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Key Education Reforms Included in Health Care Reconciliation Bill

Mar 30, 2010

Download a detailed summary of postsecondary provisions in HCERA (pdf).

By Amy Ellen Duke-Benfield

The Health Care and Education Reconciliation Act of 2010 (HCERA), a companion piece to the health care reform bill, includes provisions that would provide greater access to postsecondary education. President Obama signed the measure March 30.

HCERA saves money and provides resources for programs that increase access to postsecondary education by eliminating the Federal Family Education Loan (FFEL) program. Currently, the FFEL program guarantees and subsidizes federal Stafford loans for students and PLUS loans for parents issued by private student lending companies. The reconciliation act does away with these subsidies and, instead, allows the federal government to issue these loans through the Direct Loan program. This provision is estimated to save $61 billion over 10 years.

This saving allows the reconciliation act to expand access to postsecondary education by:

  • Increasing Pell Grants. The reconciliation act invests $36 billion in the Pell Grant program. It increases individual Pell Grant awards each year based on the Consumer Price Index beginning at $5,550 in 2013-2014 and maxing out at $5,975 four years later. The act also includes an investment of $13.5 billion to fund a Pell Grant shortfall, which makes the total HCERA investment in Pell $36 billion.
  • Increasing funding for the College Access Challenge Grant Program (CACGP). The reconciliation act provides $150 million per year from 2010 to 2014 to CACGP, a program established under the Higher Education Opportunity Act in 2008 that distributes grants to states to increase access for students who are underrepresented in postsecondary education. The federal government provides two-thirds of the grant, and states provide the remaining one-third.
  • Establishing funding for community college and career training grant programs. The reconciliation act appropriates $500 million each year over four years ($2 billion total) for a discretionary grant program within Trade Adjustment Assistance. Each state is to receive no less than $2.5 million each year to offer or improve an educational or career training program for workers who are eligible for services under Trade Adjustment Assistance, a program that provides aid to workers who have lost jobs due to increased imports.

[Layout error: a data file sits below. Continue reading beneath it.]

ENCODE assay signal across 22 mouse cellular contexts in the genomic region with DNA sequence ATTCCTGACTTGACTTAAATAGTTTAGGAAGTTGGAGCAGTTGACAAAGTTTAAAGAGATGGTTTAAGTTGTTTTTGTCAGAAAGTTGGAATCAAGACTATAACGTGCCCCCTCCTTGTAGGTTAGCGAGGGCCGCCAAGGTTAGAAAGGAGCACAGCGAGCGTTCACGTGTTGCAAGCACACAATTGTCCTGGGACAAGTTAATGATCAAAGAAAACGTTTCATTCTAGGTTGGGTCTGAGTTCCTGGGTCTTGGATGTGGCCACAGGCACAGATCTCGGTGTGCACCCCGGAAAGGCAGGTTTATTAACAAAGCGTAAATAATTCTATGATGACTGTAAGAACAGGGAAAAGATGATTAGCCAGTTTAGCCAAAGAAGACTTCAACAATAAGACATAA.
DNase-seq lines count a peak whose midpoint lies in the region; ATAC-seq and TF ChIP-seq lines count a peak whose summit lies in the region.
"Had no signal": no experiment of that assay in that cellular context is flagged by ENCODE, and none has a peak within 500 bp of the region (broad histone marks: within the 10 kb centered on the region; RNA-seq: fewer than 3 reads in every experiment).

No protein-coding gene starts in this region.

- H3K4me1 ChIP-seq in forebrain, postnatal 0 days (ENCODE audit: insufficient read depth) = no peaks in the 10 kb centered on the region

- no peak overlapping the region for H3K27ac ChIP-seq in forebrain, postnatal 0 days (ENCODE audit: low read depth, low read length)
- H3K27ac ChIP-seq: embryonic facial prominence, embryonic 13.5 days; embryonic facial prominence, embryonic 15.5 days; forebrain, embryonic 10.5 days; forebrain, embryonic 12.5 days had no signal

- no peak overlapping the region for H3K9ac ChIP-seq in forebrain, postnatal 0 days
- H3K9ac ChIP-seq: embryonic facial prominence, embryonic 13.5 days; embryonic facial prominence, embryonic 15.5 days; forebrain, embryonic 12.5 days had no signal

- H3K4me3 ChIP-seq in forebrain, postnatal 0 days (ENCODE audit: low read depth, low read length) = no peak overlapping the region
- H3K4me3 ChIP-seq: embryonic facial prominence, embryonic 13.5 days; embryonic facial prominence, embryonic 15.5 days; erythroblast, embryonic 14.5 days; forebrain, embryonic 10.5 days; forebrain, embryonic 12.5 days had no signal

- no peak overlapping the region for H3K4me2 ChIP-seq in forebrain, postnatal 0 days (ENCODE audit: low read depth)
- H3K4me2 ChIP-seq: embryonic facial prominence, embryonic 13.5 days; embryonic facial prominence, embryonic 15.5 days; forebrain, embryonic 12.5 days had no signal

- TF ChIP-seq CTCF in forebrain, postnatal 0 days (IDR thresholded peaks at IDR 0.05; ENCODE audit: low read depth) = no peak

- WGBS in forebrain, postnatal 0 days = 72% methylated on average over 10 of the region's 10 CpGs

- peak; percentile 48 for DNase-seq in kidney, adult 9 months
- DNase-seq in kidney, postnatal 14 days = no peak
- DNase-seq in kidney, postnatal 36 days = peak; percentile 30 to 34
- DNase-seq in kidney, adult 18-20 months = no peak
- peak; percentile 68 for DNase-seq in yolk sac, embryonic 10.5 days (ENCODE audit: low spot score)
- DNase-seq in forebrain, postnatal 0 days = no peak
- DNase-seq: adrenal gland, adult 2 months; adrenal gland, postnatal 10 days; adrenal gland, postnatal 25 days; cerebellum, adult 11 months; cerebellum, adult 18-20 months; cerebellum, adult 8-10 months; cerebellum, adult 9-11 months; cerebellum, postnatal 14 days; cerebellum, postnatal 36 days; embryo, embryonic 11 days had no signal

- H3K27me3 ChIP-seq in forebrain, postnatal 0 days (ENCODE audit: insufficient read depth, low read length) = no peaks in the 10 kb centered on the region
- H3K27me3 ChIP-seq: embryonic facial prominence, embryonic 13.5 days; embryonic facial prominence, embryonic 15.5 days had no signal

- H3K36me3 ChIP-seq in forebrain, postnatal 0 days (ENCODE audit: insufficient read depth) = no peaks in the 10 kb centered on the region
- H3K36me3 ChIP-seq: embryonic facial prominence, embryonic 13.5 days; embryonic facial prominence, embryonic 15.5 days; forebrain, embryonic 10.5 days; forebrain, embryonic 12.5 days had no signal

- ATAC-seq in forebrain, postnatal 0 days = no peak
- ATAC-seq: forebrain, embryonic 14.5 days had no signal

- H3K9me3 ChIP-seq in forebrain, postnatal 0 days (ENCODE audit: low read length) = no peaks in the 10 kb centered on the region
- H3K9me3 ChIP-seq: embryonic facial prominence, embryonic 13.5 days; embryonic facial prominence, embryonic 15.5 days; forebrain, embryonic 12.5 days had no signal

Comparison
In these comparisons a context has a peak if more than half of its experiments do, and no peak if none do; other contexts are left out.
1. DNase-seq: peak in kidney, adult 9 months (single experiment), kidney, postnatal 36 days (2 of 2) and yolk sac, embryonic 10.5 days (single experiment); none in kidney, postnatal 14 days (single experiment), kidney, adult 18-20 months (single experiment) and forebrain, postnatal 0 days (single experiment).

• Providing grants to institutions that predominantly serve minorities. The legislation provides $255 million to minority-serving institutions annually through 2019. Of that, $100 million is allocated to Hispanic-serving institutions, $100 million is allocated to historically black colleges and universities and predominantly black institutions, and $55 million is allocated to other minority serving institutions, including tribal colleges and institutions that serve Alaska Natives, Native Hawaiians, Asian-Americans, Native Pacific Islanders, and nontribal Native Americans.
  • Increasing assistance to borrowers through income-based repayment. Starting in July 2014, student borrowers eligible for income-based repayment of federally subsidized loans will pay only 10 percent of discretionary income instead of the current 15 percent, and their loans will be forgiven after 20 years, instead of the current 25 years.

HCERA includes a number of provisions that were originally part of the Student Aid and Financial Responsibility Act (SAFRA) that the House passed last fall. Unfortunately, it omits key elements of SAFRA. The original legislation would have invested more resources in education by establishing a grant program for early care and education, renovating public school facilities, and funding the American Graduation Initiative, a proposal that sought to increase the number of community college graduates by 5 million. Between September and March, however, SAFRA's revenue estimate dropped from $87 billion to $61 billion. In addition, congressional leaders allocated $10 billion to reduce the budget deficit and another $9 billion to help the combined legislation meet the budget reconciliation requirement of a net reduction in federal spending. 


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